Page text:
By a friend in Ireland
At around 1:30pm on the 23rd of November a 49-year-old naturalised Irish citizen of Algerian origin, who has lived in Ireland for the last twenty years, stabbed three children at an Irishlanguage medium primary school in Dublin city centre. The assailant was stopped by a group of three people that included one Irish person, and two immigrants. It was one of the immigrants, a 42-year-old Brazilian Deliveroo worker that used his helmet to knock the assailant to the ground while he was being restrained. In the chaos that ensued a group of bystanders formed a guard around the assailant to stop him being attacked because, in the words of one of them, “we are not savages”.
A demonstration at the boundary of the crime scene cordon ensued and escalated as afternoon turned into evening. The impromptu demonstration was initially verbally abusive toward the police, with people holding tricolours (the Irish flag) and “Irish Lives Matter” signs.
As more and more people gathered the irrationality of the racist mob set in. They were mobilised through far-right networks on social messaging applications and undoubtedly by word of mouth. At around 7pm a police car near the crime scene was set light and flares and fireworks were directed at the police. This then spread to looting and destroying retail premises, thirteen in total, and burning out a light rail tram and three buses. The police and media have described this as the most violent riot in recent memory.
The riot did not come from nowhere though. There has been a slow but steady growth of far right and anti-immigrant sentiment and activism in the country. The far-right is composed of old school Catholic reactionaries, nationalists, and more extreme right tendencies found elsewhere. They are united, for now, by their opposition to immigration. According to the Irish police there were three hundred and seven anti-immigrant protests in 2022, and one hundred and sixty-nine (up to August) in 2023. These include the full spectrum of anti-immigrant protests, ranging from the lack of resources in local communities to absorb the new arrivals to the explicitly xenophobic.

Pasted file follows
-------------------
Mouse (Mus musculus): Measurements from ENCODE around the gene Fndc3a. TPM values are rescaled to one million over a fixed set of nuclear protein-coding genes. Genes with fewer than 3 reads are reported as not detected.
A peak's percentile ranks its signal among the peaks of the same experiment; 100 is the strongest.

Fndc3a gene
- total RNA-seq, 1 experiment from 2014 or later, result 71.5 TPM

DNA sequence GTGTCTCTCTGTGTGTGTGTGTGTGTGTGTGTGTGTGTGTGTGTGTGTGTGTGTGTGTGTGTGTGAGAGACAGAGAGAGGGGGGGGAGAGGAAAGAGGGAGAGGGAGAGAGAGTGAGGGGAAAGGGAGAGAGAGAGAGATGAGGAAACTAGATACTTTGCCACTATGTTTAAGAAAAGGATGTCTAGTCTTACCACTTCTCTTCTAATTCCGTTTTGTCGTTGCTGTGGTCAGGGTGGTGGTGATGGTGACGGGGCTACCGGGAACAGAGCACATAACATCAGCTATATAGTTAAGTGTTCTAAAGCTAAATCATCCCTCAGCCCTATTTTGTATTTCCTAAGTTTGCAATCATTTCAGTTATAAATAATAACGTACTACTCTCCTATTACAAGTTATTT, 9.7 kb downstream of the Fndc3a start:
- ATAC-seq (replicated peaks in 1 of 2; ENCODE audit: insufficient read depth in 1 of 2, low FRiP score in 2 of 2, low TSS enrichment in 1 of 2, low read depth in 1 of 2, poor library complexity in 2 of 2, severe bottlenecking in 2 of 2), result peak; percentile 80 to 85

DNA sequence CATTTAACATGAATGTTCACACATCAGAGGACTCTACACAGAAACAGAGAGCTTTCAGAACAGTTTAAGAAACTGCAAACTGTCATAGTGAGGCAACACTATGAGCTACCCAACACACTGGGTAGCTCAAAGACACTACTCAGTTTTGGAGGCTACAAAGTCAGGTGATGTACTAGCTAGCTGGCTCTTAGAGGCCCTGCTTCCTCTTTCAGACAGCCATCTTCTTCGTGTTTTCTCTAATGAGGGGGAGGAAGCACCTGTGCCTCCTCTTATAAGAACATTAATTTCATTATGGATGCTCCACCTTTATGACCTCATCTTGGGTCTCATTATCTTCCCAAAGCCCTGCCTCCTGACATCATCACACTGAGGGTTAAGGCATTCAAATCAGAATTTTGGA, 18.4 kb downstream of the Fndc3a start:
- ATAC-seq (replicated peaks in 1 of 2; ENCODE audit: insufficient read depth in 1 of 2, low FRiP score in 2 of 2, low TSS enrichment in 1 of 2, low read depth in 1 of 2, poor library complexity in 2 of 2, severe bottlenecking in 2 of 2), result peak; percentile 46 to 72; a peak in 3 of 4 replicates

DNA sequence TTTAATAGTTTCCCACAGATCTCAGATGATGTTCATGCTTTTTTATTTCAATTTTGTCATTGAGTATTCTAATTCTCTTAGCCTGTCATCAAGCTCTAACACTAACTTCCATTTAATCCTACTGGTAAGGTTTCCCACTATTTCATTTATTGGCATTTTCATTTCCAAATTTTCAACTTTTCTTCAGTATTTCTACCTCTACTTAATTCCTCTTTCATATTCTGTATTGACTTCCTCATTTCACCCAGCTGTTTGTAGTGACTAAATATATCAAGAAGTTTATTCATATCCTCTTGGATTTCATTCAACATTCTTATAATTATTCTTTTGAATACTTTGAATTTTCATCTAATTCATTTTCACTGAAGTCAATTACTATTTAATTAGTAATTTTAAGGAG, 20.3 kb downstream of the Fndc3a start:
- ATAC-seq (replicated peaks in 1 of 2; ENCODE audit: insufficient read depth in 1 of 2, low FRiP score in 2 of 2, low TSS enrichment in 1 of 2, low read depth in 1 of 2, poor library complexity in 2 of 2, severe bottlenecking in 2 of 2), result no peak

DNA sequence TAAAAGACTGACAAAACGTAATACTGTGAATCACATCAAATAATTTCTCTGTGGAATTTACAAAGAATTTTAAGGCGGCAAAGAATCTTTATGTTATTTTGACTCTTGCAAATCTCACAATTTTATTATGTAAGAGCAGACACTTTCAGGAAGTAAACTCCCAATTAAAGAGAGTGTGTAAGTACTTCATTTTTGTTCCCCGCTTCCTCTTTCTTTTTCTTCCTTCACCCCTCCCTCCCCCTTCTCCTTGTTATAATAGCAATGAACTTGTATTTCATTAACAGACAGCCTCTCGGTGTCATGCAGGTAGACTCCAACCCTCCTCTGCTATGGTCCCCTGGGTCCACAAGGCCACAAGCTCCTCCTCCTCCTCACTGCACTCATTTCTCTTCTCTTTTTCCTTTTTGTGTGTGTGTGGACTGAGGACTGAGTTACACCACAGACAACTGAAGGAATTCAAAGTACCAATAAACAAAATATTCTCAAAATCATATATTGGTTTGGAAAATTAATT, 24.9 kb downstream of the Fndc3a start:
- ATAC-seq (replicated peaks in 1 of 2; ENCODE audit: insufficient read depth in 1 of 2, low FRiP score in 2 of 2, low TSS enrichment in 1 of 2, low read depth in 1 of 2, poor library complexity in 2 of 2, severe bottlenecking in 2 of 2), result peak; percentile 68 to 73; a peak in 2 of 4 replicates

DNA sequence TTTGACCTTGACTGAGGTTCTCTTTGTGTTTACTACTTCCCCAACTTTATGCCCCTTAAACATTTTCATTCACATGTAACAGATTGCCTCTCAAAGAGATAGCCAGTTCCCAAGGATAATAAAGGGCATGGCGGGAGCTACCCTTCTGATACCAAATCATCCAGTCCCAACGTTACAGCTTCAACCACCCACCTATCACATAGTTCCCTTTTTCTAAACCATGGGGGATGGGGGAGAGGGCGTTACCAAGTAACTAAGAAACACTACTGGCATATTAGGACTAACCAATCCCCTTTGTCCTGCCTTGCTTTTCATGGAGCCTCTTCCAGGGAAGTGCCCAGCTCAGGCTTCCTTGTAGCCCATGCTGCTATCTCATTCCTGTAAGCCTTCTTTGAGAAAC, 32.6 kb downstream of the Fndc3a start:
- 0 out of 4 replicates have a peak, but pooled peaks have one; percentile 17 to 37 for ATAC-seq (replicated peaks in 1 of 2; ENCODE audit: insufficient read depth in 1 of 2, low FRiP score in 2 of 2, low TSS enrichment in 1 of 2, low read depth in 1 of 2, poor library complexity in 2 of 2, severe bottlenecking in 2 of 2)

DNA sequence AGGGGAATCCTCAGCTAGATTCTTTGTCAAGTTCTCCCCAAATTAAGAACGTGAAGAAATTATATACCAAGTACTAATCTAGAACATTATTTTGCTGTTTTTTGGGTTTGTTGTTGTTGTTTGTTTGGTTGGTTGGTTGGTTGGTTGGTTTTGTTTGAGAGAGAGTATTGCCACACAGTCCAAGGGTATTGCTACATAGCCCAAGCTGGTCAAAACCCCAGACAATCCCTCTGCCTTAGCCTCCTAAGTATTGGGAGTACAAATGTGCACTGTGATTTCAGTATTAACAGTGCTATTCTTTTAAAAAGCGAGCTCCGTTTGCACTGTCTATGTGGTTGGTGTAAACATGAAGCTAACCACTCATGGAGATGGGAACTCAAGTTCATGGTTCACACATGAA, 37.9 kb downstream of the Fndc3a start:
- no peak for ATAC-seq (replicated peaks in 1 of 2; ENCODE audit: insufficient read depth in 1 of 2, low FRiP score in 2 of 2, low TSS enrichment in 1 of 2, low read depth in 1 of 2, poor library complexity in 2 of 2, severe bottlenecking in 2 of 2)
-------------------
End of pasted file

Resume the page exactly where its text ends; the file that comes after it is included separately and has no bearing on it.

The reaction to these events has been predictable and follows the pattern we have seen elsewhere. It is said that rapid demographic change merits a national conversation on what kind of immigration policy is needed. This normally presents the question in terms of packaged solutions that have been implemented in other countries. For instance, in Britain minority communities can retain their own culture and practices when participating in the wider society. There has obviously been a drift away from this over time with the constant shift to the right and reactionary politics around these issues. In France there is less freedom for minority communities to negotiate their relationship with the dominant culture. Integration occurs upon on the ‘unifying’ basis of the French language and national identity. There is no codified law on the Irishapproach to integrating immigrants. The Irishapproach resembles more the ‘community of communities’ approach in Britain. Asylum seekers and refugee are placed in accommodation facilities until their applications have been processed and approved.
We should reject any attempt to depoliticise the question by transforming it into a technical and cultural matter. Migration has been a part of the human story from its inception. Humans have always migrated. Whether that is for mere survival, war, natural disaster, famine, or preference. The imposition of limitations upon this freedom to move is a relatively recent development connected with the need to manage and control labour. Take the example of the United States of America, most of the people there that now complain about immigration from South America and the Middle East are themselves the descendants of European immigrants. It was only in the 1920s that the United States introduced rules placing limitations on migration from outside.